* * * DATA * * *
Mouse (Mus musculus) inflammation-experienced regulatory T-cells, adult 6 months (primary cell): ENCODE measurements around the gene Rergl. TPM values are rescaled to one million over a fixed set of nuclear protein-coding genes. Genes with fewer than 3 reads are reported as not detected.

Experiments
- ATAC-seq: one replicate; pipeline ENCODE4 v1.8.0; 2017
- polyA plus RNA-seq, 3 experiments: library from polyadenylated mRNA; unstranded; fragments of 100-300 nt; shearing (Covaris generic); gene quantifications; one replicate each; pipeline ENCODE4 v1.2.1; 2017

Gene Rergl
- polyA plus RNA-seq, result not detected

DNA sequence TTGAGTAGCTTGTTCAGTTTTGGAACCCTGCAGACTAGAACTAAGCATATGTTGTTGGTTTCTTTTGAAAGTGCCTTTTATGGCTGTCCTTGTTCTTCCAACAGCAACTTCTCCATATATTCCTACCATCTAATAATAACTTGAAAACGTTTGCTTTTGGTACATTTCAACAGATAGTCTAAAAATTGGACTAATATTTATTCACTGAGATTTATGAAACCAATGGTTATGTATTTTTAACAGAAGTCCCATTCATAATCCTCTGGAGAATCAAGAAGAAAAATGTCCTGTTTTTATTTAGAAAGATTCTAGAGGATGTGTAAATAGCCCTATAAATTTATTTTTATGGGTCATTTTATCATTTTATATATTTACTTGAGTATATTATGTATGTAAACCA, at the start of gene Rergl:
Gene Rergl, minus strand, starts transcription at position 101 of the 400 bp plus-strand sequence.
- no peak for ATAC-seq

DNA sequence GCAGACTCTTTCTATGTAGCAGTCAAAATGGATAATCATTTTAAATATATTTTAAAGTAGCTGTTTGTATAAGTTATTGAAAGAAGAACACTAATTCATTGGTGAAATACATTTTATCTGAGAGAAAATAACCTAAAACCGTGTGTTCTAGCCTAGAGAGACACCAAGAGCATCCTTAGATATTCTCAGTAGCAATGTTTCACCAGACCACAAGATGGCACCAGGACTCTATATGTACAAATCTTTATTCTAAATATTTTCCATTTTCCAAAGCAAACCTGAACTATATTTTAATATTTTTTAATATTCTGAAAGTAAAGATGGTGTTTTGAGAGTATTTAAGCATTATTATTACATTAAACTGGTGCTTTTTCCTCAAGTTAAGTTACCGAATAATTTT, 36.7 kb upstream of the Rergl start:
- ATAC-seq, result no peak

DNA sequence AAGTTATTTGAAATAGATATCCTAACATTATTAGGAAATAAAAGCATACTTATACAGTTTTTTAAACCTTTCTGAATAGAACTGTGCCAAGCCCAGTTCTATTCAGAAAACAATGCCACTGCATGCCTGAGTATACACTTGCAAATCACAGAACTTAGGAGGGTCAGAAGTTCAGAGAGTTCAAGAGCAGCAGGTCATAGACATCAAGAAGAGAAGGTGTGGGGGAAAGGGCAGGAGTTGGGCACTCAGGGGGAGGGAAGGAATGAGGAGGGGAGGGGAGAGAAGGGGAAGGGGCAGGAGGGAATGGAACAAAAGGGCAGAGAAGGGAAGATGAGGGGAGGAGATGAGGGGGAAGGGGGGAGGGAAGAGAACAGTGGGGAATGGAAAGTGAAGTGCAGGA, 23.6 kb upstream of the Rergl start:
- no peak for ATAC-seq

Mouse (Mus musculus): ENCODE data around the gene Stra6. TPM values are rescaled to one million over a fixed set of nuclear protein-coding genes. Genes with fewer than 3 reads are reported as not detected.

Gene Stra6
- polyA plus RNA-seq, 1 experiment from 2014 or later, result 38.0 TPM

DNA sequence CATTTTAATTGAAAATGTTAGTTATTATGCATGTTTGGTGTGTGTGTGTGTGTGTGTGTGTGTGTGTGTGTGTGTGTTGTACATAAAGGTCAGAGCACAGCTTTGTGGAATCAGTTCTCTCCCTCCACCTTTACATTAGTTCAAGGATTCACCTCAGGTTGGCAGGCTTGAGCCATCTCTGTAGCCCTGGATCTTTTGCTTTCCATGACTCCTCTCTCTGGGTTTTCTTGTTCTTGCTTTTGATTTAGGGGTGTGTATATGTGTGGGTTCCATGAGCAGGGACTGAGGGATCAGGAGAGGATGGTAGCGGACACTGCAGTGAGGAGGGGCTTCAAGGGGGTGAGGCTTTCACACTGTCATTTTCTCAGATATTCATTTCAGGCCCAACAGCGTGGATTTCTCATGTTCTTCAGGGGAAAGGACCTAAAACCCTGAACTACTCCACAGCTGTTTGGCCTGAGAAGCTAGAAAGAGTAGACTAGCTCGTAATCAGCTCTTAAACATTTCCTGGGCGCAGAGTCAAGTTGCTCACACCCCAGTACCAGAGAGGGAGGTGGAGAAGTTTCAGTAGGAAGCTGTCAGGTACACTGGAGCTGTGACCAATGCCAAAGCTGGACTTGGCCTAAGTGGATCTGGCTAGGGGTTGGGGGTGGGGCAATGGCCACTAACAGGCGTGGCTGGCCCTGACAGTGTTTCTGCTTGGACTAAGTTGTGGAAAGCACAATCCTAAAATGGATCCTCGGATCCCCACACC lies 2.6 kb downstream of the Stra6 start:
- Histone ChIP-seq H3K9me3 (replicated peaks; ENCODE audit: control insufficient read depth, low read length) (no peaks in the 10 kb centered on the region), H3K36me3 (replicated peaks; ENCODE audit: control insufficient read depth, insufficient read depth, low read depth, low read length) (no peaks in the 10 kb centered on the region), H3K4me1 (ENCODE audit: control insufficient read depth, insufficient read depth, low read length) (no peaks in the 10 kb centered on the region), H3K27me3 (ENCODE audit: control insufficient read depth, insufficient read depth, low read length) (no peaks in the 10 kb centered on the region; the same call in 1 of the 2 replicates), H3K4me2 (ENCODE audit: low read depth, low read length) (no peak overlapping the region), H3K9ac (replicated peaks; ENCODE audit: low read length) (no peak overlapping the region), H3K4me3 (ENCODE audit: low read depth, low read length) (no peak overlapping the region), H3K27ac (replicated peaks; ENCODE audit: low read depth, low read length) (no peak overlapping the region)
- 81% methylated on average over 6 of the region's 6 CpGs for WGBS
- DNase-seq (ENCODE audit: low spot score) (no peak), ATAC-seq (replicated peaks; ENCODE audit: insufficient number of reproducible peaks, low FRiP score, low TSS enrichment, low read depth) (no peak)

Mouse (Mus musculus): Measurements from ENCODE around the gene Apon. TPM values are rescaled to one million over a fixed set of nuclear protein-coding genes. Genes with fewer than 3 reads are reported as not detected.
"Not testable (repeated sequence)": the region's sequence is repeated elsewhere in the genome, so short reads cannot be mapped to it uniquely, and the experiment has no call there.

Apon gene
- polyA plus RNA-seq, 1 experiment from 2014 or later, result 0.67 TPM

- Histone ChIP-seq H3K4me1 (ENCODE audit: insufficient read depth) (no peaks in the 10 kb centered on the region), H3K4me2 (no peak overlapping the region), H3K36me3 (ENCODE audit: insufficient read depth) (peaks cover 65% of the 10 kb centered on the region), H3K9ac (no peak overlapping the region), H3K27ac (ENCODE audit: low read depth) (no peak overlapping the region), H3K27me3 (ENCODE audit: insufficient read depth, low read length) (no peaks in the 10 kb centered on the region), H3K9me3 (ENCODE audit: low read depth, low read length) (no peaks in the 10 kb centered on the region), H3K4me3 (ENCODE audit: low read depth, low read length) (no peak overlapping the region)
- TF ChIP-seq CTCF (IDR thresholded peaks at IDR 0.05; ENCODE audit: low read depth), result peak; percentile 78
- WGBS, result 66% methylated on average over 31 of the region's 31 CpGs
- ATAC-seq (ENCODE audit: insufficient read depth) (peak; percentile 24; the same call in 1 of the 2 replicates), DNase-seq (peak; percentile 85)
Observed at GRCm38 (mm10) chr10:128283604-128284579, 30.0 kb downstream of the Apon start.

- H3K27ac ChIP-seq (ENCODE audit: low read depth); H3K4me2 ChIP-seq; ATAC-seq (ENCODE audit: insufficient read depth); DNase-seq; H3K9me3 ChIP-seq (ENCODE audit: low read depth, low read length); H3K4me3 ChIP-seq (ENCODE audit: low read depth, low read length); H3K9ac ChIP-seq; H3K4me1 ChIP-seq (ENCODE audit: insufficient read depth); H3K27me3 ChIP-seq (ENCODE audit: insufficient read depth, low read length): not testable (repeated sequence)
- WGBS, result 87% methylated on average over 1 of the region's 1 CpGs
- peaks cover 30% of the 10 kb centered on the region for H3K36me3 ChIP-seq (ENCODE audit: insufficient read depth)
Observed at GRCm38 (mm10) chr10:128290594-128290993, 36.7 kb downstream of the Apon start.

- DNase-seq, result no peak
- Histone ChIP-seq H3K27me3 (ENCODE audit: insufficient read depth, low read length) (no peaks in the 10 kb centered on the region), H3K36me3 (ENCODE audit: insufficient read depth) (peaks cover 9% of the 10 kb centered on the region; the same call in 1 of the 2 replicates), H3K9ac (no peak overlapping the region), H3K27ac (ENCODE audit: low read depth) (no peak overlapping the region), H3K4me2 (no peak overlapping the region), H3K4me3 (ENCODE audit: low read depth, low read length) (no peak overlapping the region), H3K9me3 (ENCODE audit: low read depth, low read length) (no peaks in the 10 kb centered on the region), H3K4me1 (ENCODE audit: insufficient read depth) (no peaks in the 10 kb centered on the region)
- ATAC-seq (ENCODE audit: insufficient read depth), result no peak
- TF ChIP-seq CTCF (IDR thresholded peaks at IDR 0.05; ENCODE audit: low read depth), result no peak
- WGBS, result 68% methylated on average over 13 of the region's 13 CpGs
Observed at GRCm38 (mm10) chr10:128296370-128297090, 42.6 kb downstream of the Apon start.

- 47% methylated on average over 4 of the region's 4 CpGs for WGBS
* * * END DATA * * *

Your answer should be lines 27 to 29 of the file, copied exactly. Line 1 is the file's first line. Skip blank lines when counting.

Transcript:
- WGBS, result 66% methylated on average over 31 of the region's 31 CpGs
- ATAC-seq (ENCODE audit: insufficient read depth) (peak; percentile 24; the same call in 1 of the 2 replicates), DNase-seq (peak; percentile 85)
Observed at GRCm38 (mm10) chr10:128283604-128284579, 30.0 kb downstream of the Apon start.